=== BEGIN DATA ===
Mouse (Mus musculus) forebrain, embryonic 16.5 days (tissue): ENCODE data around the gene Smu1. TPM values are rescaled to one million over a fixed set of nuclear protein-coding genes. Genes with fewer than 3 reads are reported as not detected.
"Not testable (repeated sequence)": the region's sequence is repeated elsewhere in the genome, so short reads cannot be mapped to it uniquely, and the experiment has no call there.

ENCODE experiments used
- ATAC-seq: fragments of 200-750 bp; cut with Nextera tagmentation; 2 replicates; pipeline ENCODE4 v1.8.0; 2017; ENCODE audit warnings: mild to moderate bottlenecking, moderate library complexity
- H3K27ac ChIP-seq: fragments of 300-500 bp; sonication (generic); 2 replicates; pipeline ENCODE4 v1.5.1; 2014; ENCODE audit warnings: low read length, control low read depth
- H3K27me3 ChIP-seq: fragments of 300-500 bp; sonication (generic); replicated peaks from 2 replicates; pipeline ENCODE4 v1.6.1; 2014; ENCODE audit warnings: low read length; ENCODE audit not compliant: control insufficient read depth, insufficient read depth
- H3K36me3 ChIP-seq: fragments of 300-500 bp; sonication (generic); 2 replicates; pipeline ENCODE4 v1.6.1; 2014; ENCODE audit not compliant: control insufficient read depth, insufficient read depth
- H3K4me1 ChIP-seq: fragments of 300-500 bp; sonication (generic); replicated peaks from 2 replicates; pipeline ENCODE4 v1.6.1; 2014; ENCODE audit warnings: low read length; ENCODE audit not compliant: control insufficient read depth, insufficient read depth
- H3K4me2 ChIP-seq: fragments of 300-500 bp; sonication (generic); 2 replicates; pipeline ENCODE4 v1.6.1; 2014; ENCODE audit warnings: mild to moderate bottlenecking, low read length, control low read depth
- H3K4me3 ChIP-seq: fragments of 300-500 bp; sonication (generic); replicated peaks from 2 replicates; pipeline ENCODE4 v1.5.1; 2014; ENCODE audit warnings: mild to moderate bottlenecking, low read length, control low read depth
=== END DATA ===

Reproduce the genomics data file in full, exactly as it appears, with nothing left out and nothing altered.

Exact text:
Mouse (Mus musculus) forebrain, embryonic 16.5 days (tissue): ENCODE data around the gene Smu1. TPM values are rescaled to one million over a fixed set of nuclear protein-coding genes. Genes with fewer than 3 reads are reported as not detected.
"Not testable (repeated sequence)": the region's sequence is repeated elsewhere in the genome, so short reads cannot be mapped to it uniquely, and the experiment has no call there.

ENCODE experiments used
- ATAC-seq: fragments of 200-750 bp; cut with Nextera tagmentation; 2 replicates; pipeline ENCODE4 v1.8.0; 2017; ENCODE audit warnings: mild to moderate bottlenecking, moderate library complexity
- H3K27ac ChIP-seq: fragments of 300-500 bp; sonication (generic); 2 replicates; pipeline ENCODE4 v1.5.1; 2014; ENCODE audit warnings: low read length, control low read depth
- H3K27me3 ChIP-seq: fragments of 300-500 bp; sonication (generic); replicated peaks from 2 replicates; pipeline ENCODE4 v1.6.1; 2014; ENCODE audit warnings: low read length; ENCODE audit not compliant: control insufficient read depth, insufficient read depth
- H3K36me3 ChIP-seq: fragments of 300-500 bp; sonication (generic); 2 replicates; pipeline ENCODE4 v1.6.1; 2014; ENCODE audit not compliant: control insufficient read depth, insufficient read depth
- H3K4me1 ChIP-seq: fragments of 300-500 bp; sonication (generic); replicated peaks from 2 replicates; pipeline ENCODE4 v1.6.1; 2014; ENCODE audit warnings: low read length; ENCODE audit not compliant: control insufficient read depth, insufficient read depth
- H3K4me2 ChIP-seq: fragments of 300-500 bp; sonication (generic); 2 replicates; pipeline ENCODE4 v1.6.1; 2014; ENCODE audit warnings: mild to moderate bottlenecking, low read length, control low read depth
- H3K4me3 ChIP-seq: fragments of 300-500 bp; sonication (generic); replicated peaks from 2 replicates; pipeline ENCODE4 v1.5.1; 2014; ENCODE audit warnings: mild to moderate bottlenecking, low read length, control low read depth